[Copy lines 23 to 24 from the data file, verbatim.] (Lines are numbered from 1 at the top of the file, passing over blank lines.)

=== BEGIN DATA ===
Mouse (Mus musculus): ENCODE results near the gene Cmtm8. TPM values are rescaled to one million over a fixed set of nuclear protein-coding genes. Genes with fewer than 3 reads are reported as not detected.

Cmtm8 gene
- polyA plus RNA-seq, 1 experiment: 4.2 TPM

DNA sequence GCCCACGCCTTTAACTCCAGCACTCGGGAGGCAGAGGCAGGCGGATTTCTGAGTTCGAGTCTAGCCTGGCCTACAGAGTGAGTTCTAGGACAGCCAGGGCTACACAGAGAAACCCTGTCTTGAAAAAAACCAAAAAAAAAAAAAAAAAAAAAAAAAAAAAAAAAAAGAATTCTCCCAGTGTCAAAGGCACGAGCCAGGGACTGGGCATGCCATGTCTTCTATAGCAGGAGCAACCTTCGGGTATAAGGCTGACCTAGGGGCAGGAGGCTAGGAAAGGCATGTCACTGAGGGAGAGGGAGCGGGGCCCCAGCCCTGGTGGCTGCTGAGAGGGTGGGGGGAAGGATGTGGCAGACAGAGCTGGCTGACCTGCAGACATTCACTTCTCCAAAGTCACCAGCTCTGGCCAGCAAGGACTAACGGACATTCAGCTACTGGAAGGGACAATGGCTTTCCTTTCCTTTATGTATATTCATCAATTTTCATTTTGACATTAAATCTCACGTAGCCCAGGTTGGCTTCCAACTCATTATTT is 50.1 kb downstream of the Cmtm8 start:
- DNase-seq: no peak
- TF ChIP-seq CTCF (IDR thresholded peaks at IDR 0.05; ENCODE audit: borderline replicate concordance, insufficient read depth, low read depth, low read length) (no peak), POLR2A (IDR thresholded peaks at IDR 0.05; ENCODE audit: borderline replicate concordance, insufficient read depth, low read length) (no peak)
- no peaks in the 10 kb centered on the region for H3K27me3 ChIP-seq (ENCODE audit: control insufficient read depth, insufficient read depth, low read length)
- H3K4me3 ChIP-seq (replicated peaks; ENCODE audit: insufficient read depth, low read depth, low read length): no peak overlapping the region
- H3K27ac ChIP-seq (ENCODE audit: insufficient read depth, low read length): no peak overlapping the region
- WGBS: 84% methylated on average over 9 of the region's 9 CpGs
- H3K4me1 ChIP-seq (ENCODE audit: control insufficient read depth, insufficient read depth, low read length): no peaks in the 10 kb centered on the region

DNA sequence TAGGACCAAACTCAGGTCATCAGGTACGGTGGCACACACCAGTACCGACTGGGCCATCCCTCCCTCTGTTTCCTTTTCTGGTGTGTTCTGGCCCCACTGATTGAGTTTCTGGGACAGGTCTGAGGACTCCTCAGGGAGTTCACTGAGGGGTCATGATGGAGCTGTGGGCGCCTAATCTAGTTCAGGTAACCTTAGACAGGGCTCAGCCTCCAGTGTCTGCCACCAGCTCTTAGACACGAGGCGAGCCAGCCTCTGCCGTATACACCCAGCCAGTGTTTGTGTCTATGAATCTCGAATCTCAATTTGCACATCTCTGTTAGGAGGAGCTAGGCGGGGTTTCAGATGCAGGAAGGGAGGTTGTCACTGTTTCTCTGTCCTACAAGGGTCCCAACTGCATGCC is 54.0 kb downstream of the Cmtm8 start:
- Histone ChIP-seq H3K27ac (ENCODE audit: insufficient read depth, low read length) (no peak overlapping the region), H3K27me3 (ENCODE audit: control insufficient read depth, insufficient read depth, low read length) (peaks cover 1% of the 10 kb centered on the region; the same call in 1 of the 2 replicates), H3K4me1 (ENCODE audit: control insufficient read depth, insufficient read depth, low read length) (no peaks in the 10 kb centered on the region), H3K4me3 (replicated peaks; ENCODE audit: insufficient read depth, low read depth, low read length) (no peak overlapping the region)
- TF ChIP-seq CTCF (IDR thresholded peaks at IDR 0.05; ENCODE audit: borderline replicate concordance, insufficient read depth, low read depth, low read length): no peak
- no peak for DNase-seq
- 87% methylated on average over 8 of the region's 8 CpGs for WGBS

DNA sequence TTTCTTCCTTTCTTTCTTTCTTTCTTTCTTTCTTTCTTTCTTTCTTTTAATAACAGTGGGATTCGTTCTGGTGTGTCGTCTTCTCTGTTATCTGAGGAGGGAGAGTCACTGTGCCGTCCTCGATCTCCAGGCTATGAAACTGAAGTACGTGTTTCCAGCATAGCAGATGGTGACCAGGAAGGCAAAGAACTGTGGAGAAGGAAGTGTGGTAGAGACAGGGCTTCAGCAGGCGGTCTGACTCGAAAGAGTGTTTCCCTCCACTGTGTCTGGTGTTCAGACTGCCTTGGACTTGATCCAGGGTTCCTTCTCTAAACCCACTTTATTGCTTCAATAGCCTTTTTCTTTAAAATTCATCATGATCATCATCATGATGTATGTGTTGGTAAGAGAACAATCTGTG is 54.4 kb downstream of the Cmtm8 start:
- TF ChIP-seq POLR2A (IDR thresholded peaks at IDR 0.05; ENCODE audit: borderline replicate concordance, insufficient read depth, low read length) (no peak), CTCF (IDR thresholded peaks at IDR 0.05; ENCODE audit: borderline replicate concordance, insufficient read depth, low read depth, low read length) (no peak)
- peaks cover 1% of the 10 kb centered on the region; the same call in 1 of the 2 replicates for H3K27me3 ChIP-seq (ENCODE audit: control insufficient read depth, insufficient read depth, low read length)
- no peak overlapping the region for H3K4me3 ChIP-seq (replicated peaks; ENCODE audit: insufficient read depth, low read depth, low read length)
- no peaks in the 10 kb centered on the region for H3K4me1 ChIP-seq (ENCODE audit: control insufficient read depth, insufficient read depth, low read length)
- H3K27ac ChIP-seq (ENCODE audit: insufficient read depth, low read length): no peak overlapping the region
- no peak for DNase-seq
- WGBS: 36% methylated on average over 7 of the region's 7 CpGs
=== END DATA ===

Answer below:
- no peak for DNase-seq
- WGBS: 36% methylated on average over 7 of the region's 7 CpGs